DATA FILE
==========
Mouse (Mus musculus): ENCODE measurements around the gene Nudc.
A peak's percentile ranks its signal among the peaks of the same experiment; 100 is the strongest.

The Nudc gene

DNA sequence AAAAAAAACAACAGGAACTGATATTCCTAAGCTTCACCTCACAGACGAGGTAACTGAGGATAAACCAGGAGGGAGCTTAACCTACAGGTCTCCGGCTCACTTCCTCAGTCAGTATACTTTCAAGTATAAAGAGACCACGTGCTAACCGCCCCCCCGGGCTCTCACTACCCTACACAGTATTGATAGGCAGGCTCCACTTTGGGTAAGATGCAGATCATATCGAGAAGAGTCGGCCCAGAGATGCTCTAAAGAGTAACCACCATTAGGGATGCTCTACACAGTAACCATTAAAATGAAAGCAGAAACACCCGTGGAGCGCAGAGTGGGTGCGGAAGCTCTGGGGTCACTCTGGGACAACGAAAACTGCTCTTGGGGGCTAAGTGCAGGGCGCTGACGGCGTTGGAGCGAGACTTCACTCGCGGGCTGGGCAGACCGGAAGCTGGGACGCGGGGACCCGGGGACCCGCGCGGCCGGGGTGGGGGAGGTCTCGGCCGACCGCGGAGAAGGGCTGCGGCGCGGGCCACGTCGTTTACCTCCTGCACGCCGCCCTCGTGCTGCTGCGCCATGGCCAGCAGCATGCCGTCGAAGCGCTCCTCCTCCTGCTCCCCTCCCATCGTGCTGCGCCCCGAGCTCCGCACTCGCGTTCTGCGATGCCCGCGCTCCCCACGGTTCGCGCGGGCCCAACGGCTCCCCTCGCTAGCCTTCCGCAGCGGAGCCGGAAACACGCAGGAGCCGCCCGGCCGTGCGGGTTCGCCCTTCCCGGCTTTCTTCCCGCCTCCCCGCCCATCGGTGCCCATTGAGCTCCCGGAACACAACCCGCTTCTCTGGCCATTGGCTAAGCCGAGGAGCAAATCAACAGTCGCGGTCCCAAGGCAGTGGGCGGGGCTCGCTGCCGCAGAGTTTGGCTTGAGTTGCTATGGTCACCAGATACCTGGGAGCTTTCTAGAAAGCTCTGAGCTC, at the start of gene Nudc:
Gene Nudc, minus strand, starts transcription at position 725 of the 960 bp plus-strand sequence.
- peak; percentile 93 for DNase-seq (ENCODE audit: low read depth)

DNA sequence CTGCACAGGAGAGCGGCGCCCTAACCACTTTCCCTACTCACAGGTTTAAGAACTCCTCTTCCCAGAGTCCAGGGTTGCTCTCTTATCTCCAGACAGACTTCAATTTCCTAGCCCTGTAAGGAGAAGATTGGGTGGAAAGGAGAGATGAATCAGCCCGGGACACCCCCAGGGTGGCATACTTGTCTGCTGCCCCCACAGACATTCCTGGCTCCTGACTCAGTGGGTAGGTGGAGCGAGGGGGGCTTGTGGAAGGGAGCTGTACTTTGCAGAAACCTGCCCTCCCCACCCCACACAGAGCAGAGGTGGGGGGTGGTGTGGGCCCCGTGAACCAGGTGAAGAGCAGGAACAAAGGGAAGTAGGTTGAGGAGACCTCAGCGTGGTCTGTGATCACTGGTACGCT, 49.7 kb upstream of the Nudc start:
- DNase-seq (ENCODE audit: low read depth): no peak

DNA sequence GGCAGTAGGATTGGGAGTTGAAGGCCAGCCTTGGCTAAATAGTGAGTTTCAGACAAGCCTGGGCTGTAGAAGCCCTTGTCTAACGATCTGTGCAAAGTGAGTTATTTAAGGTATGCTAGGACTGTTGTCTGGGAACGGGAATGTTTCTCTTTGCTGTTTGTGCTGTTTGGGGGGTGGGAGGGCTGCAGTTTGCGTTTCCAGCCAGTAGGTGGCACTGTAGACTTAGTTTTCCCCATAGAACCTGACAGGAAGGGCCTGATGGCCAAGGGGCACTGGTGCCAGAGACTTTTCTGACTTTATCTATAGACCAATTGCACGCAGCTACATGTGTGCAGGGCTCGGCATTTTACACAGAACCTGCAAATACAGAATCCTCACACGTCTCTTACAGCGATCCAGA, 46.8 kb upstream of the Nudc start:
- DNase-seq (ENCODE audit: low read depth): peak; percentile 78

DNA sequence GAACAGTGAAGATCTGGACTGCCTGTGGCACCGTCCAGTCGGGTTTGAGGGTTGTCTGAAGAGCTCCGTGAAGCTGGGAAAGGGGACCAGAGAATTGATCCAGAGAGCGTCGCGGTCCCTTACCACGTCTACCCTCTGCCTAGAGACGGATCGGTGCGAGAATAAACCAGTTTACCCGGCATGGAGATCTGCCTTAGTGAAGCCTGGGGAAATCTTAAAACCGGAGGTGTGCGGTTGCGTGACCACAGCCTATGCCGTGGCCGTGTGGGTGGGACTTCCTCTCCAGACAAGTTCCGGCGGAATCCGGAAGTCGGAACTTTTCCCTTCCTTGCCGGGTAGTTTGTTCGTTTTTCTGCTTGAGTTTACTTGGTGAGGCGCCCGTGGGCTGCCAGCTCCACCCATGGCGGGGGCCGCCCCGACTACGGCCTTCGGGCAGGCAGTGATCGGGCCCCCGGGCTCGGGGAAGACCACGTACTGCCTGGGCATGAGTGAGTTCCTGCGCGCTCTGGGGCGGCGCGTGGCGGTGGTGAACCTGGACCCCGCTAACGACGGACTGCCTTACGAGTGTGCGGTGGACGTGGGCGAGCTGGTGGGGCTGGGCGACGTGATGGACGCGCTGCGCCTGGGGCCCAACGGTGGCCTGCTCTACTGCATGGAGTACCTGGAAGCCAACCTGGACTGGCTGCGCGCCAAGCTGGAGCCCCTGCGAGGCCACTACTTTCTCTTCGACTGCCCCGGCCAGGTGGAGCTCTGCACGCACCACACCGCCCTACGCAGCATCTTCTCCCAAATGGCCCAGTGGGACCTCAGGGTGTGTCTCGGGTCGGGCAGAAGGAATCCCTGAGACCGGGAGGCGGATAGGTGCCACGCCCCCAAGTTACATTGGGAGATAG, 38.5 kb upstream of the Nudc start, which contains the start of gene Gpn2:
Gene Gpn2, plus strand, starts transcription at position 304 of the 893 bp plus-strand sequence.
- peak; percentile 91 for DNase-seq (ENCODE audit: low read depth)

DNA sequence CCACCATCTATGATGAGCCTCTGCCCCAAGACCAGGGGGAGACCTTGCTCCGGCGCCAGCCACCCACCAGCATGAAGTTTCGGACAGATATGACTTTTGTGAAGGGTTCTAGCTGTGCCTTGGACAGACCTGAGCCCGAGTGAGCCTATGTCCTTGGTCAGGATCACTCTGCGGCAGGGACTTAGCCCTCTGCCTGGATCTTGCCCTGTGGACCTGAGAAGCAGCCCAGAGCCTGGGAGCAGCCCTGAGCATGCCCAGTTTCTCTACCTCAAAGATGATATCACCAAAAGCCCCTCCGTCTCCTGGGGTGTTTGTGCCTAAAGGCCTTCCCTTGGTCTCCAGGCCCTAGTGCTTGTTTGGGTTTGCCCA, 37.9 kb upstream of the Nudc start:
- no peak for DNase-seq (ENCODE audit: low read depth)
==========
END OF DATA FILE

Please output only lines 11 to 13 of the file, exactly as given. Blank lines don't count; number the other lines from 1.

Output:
DNA sequence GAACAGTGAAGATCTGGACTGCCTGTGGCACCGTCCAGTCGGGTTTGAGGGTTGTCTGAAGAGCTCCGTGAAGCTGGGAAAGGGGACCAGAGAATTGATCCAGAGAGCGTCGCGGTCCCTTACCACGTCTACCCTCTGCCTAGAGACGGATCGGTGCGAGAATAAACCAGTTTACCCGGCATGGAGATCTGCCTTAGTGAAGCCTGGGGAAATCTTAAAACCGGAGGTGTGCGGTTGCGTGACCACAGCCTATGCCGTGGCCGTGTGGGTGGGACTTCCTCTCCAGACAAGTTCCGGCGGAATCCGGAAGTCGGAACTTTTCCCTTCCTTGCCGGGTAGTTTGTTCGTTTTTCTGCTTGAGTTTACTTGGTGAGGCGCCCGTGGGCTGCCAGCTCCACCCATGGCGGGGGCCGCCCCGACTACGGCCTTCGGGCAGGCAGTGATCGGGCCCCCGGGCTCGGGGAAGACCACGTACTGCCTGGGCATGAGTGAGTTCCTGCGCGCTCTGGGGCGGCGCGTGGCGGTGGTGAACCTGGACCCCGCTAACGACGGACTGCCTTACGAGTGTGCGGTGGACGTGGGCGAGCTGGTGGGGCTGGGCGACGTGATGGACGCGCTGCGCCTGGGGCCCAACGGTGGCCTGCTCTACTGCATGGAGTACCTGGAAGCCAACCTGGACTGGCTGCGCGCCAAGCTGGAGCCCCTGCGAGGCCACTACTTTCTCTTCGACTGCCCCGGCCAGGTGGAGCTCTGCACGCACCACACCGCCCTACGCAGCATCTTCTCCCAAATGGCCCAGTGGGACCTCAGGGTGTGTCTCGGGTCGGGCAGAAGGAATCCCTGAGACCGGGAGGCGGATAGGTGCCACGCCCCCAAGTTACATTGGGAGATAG, 38.5 kb upstream of the Nudc start, which contains the start of gene Gpn2:
Gene Gpn2, plus strand, starts transcription at position 304 of the 893 bp plus-strand sequence.
- peak; percentile 91 for DNase-seq (ENCODE audit: low read depth)